There are also new boxes on the 2042C complementary declaration (section 2, revenus des capitaux mobiliers) for declaring amounts linked to cashing in an assurance vie policy that you have held more than eight years in order to reinvest it in one of these plans.
As mentioned in What’s new this year, page 7 of the income tax guide, there is a new box, 1GH (1HH for second declarer), for inserting earnings from tax-exempt overtime.
Also as mentioned in What’s new this year, there are, as expected, new requirements for declaration of cryptocurrency accounts held abroad, and for cryptocurrency capital gains and losses.
The form for declaration of accounts held or used in 2019 is 3916-bis; you can also include the same information written out on a piece of paper if declaring by post. The form says any accounts that ‘habitually receive deposits of digital assets’ should be declared.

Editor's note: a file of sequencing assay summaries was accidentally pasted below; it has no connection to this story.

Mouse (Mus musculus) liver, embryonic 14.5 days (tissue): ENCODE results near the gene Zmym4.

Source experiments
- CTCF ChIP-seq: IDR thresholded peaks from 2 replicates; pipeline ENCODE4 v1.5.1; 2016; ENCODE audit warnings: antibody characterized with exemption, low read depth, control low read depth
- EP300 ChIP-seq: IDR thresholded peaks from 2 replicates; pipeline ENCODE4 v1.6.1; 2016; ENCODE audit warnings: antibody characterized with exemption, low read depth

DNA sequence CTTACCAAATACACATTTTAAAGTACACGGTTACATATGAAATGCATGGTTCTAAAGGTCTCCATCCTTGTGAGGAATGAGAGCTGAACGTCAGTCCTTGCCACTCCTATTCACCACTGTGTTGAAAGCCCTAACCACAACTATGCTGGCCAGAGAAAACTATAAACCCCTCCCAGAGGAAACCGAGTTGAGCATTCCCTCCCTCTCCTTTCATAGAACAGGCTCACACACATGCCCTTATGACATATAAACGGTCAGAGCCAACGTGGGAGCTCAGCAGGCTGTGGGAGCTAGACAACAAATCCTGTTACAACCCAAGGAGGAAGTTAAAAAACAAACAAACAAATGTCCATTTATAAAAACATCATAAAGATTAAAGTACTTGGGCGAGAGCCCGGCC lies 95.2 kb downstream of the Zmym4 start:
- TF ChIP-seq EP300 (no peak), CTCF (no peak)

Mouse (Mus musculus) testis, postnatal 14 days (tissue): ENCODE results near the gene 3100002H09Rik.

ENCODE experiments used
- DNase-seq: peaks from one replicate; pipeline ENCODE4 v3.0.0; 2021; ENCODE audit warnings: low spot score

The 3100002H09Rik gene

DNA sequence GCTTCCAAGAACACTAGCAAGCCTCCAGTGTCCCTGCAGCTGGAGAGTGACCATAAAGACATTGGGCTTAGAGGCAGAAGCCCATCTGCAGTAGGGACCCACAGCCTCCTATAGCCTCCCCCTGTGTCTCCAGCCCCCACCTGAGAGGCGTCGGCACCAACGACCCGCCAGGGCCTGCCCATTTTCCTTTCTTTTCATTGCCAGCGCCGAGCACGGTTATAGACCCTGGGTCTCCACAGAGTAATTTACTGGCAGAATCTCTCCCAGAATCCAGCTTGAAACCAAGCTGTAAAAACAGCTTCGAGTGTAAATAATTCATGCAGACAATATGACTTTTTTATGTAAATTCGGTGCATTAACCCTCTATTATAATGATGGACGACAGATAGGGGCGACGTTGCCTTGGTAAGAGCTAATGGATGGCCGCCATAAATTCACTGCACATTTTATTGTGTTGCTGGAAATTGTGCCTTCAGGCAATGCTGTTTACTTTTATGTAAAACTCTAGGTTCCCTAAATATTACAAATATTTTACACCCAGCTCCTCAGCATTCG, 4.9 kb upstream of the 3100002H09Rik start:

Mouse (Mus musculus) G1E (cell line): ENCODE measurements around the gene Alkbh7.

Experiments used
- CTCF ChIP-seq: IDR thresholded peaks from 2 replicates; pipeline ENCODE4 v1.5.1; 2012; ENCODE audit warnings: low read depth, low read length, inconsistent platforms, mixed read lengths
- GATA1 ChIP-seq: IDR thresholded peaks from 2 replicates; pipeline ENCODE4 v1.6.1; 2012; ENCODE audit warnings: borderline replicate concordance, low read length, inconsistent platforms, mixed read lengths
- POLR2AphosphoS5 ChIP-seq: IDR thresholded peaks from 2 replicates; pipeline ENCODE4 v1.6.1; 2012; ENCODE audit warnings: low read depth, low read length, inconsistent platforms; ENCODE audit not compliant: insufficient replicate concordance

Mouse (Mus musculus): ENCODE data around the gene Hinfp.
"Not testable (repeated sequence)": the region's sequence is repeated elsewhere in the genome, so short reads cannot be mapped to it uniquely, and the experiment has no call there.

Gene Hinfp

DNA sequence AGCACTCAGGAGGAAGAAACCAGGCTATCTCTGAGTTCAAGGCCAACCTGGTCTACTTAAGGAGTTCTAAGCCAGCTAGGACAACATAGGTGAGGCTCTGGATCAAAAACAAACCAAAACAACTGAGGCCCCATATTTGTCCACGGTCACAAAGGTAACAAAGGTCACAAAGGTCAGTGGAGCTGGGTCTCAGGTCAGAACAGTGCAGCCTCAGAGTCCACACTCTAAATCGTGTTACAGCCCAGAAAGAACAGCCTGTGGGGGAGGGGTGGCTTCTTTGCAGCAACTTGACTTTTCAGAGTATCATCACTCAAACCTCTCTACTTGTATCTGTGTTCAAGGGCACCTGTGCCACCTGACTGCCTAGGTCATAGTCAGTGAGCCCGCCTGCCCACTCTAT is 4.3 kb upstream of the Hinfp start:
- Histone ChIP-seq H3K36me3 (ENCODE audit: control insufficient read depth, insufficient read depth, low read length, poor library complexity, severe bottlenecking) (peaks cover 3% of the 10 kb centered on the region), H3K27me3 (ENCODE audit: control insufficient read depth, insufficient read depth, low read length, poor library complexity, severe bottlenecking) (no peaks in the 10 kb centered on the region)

Capital gains should be calculated on new form/section 2086 and then gains or losses declared on 2042C boxes 3AN (gain) or 3BN (loss). Losses may be offset against similar gains in the same year.
Gains of less than €305 per year are tax exempt but you are still supposed to fill out the 2086.
These gains are subject to the flat tax at 12.8% plus social charges.
Right to be wrong
As part of the droit à l’erreur (rules allowing for flexibility towards those making genuine mistakes), the online declaration now has extra alerts about typical mistakes to watch out for, depending on what sections you choose to complete.